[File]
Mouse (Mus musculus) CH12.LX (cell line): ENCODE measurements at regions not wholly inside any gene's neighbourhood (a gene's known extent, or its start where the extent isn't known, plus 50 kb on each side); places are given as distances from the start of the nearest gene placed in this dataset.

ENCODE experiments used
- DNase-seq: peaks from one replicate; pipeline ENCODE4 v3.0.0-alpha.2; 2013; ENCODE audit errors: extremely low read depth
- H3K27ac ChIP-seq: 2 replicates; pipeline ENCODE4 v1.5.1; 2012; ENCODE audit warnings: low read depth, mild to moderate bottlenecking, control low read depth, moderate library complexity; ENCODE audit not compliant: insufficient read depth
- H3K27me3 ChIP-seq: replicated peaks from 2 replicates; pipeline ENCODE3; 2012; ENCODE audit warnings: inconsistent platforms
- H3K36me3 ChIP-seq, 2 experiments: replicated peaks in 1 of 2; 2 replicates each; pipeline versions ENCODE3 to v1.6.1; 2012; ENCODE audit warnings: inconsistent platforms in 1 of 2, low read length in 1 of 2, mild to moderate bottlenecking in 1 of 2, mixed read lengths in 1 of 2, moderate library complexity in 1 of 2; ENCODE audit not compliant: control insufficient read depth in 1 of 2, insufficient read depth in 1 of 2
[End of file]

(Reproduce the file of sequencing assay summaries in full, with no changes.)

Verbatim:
Mouse (Mus musculus) CH12.LX (cell line): ENCODE measurements at regions not wholly inside any gene's neighbourhood (a gene's known extent, or its start where the extent isn't known, plus 50 kb on each side); places are given as distances from the start of the nearest gene placed in this dataset.

ENCODE experiments used
- DNase-seq: peaks from one replicate; pipeline ENCODE4 v3.0.0-alpha.2; 2013; ENCODE audit errors: extremely low read depth
- H3K27ac ChIP-seq: 2 replicates; pipeline ENCODE4 v1.5.1; 2012; ENCODE audit warnings: low read depth, mild to moderate bottlenecking, control low read depth, moderate library complexity; ENCODE audit not compliant: insufficient read depth
- H3K27me3 ChIP-seq: replicated peaks from 2 replicates; pipeline ENCODE3; 2012; ENCODE audit warnings: inconsistent platforms
- H3K36me3 ChIP-seq, 2 experiments: replicated peaks in 1 of 2; 2 replicates each; pipeline versions ENCODE3 to v1.6.1; 2012; ENCODE audit warnings: inconsistent platforms in 1 of 2, low read length in 1 of 2, mild to moderate bottlenecking in 1 of 2, mixed read lengths in 1 of 2, moderate library complexity in 1 of 2; ENCODE audit not compliant: control insufficient read depth in 1 of 2, insufficient read depth in 1 of 2